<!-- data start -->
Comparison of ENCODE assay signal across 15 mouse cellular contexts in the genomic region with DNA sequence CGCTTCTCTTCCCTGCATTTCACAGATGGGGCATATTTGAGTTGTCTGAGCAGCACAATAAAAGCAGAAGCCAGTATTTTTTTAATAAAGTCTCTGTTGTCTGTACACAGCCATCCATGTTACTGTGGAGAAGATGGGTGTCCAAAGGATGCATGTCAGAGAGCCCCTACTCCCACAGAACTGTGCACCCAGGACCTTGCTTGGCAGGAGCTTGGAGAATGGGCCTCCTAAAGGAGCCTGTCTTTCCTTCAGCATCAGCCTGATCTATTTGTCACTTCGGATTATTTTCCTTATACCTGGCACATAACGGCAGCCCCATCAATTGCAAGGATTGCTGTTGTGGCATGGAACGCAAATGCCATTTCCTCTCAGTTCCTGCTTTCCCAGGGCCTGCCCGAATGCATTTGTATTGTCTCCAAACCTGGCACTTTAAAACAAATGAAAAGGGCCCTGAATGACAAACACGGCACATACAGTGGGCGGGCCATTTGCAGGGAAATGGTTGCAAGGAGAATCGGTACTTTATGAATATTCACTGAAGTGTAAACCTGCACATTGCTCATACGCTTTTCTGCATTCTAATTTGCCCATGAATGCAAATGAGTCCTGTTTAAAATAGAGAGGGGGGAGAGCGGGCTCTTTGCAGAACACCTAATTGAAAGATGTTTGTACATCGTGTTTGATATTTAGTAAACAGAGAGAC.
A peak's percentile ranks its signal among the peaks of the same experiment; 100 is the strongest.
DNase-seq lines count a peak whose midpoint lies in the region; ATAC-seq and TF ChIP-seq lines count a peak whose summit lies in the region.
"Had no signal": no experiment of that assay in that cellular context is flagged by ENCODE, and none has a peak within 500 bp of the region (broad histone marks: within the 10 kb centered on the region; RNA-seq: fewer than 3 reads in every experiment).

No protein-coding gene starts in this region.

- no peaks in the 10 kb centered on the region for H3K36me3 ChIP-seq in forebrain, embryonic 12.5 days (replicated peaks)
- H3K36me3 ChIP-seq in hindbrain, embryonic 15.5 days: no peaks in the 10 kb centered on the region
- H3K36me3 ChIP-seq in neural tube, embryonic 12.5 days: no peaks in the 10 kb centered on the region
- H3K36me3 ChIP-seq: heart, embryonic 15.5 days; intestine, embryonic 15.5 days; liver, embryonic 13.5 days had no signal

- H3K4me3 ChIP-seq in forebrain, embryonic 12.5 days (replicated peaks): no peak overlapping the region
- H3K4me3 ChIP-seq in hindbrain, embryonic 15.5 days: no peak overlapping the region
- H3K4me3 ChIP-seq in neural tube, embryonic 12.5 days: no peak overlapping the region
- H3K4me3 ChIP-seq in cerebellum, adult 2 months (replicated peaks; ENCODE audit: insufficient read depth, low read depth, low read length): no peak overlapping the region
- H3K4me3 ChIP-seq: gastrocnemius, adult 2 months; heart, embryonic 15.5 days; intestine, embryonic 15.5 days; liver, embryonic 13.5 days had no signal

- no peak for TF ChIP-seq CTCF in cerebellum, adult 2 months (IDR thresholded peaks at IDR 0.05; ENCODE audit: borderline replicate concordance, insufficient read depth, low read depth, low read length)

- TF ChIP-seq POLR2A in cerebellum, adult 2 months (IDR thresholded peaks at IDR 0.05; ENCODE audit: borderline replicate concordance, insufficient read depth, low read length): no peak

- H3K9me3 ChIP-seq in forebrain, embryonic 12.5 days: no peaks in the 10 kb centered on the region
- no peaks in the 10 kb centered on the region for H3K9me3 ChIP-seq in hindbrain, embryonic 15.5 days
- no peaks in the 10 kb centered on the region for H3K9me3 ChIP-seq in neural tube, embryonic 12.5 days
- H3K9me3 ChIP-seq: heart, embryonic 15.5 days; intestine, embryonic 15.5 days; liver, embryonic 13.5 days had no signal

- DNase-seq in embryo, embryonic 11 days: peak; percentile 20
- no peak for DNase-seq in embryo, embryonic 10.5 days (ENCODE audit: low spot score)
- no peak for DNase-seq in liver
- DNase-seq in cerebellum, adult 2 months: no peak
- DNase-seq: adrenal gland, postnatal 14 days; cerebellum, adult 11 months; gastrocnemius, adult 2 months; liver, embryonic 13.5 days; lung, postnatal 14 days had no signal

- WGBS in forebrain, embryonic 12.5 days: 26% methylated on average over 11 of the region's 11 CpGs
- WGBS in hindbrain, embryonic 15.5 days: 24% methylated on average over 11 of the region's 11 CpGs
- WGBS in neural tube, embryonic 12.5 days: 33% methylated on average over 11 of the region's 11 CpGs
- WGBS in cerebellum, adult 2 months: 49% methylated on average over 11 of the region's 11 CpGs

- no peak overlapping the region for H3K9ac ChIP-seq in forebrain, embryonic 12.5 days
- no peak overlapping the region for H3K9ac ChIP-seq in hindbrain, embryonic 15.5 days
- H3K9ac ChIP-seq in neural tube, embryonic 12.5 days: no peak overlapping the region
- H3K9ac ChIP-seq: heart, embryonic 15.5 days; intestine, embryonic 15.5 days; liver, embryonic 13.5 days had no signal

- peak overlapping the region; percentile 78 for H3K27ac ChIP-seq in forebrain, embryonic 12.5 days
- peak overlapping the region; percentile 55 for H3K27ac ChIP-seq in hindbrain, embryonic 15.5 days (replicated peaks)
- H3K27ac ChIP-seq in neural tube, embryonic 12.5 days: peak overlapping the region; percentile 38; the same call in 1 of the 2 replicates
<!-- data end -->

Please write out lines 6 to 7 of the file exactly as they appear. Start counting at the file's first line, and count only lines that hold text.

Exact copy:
- no peaks in the 10 kb centered on the region for H3K36me3 ChIP-seq in forebrain, embryonic 12.5 days (replicated peaks)
- H3K36me3 ChIP-seq in hindbrain, embryonic 15.5 days: no peaks in the 10 kb centered on the region